I find myself in this situation on my morning drive to work. Due to the plain boring nature of driving, I might be thinking about different aspects of work. I might be thinking about my maintenance work, my safety office’s deliverables, or that paper that I need to write. All of which mutually distracts my attention. What I do is to carry a post it note in my car (take note that I only write when the car comes to a stop), and scribble my thoughts, such as “Follow up with XXX on the requirements of the event YYY”. When I get back to work, I put them into my “to do database”.

You might not drive, but if you think hard enough, there are times when you have forgotten something. It could be in the middle of a meeting when your mind reminds you of an event, but if you do not write it down, someone in the meeting might suddenly talk to you and distract you. It could be when you are out for lunch and you remember something right before your colleague talks to you about your weekends. No matter what the situation, it is always good to write it down so that you can remember and transfer.

What are the benefits other than being up to date on the things that bother you? For one, you don’t have to forcefully try and remember. Your mind can return to the chatter with your colleagues about your weekend as you have safely stored the information you need somewhere – on a notebook or your phone. Having to repeatedly remind yourself about a task is tiring work and it drains all of us out.

So try this. Make an attempt to develop this habit by making it easy for it to be done. I carry my pen and notebook to all meetings I go to. I put a pen and post it note in my car. I store my thoughts in evernote during lunchtime when I do not bring my notebook. When you make things easier to write down your thoughts, you find it easier to maintain that habit.

 

Living up to the rank

Today my encik said something which gave me many things to think about. He said that we wear the rank everyday, so we have to ask ourselves if we live up to the rank, to the salary. I think that reaches into thinking about the purpose of a job, and to see the value in it.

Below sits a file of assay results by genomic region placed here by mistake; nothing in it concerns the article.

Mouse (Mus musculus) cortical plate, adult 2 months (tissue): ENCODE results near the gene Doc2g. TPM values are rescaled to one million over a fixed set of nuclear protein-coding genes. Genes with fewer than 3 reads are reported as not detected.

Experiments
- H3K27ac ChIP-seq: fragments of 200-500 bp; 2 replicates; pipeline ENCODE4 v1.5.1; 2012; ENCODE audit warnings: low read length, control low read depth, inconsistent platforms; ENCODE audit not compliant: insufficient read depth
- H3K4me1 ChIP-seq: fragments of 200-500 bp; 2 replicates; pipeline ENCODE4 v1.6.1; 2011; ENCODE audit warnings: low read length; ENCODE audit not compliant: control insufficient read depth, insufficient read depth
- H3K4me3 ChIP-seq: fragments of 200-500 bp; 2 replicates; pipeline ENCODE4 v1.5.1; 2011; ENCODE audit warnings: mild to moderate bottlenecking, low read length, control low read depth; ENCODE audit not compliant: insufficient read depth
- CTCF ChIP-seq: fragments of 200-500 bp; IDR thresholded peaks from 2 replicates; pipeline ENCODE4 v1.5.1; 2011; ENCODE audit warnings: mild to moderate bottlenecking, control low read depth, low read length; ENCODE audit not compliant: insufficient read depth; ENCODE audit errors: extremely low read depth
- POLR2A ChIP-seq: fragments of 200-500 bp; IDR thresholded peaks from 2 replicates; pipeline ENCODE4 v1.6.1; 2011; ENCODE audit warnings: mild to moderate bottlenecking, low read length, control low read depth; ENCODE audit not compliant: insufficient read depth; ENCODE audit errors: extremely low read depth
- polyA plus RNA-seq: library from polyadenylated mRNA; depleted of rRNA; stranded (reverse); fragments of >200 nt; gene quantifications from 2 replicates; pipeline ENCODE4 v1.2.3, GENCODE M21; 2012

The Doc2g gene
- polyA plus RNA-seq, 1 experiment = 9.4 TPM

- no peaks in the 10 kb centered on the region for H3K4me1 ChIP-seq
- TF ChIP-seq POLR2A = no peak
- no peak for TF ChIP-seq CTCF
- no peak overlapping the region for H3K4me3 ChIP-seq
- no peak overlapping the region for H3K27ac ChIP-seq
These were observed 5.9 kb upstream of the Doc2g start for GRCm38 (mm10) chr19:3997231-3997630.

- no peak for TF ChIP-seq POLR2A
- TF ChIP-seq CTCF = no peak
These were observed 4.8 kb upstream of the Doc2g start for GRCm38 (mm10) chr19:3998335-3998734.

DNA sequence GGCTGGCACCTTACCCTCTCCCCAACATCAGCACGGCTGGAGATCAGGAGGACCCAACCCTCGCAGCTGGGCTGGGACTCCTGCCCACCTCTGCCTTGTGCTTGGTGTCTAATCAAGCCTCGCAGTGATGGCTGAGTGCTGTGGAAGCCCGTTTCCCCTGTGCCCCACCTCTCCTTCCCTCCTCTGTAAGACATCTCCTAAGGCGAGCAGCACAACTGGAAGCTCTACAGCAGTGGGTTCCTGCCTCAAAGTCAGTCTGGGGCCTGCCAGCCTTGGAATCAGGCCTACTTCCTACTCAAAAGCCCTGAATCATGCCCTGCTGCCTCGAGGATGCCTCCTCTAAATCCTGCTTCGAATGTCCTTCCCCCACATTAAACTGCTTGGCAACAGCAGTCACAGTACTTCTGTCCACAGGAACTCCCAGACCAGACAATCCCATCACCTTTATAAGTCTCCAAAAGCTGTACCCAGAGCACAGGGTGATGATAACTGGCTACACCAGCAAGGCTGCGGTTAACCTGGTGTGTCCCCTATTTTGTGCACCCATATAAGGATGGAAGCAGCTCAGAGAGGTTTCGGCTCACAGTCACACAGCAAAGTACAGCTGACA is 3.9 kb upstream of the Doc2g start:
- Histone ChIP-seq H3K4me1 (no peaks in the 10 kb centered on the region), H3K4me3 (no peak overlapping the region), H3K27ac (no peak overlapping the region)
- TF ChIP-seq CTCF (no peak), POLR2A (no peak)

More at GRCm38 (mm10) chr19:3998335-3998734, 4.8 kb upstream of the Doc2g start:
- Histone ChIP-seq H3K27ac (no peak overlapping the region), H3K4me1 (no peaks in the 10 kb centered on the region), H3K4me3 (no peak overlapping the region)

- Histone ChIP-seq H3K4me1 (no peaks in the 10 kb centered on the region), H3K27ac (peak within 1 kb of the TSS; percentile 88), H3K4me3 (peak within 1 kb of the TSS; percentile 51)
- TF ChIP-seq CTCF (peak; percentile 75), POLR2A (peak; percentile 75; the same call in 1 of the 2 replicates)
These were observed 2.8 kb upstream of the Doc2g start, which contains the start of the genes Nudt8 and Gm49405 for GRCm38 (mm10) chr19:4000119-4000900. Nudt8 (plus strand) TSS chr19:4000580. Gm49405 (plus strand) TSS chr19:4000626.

We frequently neglect to think that we are duty bound to perform a job when we collect a salary. We take the salary month in month out, expecting bonuses and salary increases on an annual basis. So much so that it had become a by default. However, looking in a business point of view, why should a company pay you more? Because of the yearly inflation? Is there any altruistic reason why salary increases should be expected?

My take is that what you have done over the year has made you more experienced. You learn and adapt, and change the way you do things. You become more effective, hence you produce more output with the same amount of time spent on work. That said, the salary increase does seem worth it. Hence we shouldn’t be expecting to do the same thing on a year to year basis. For if our job stays the same, why should anyone pay you more?

The world is changing, and the effects of globalisation has hit us hard. Other people can work for lesser while doing the same work as us, due to the differences in global currencies.

Even though I am not working in a place which I need to compete with foreigners who can work for less, the spirit of constant change and improvement is the same. We need to constantly examine our assumptions of whether something is our work, and implement changes in the spirit of what makes sense and what is good for the organisation. We have to innovate and think creative; we have to value add.

The only constant is change. Heard of it?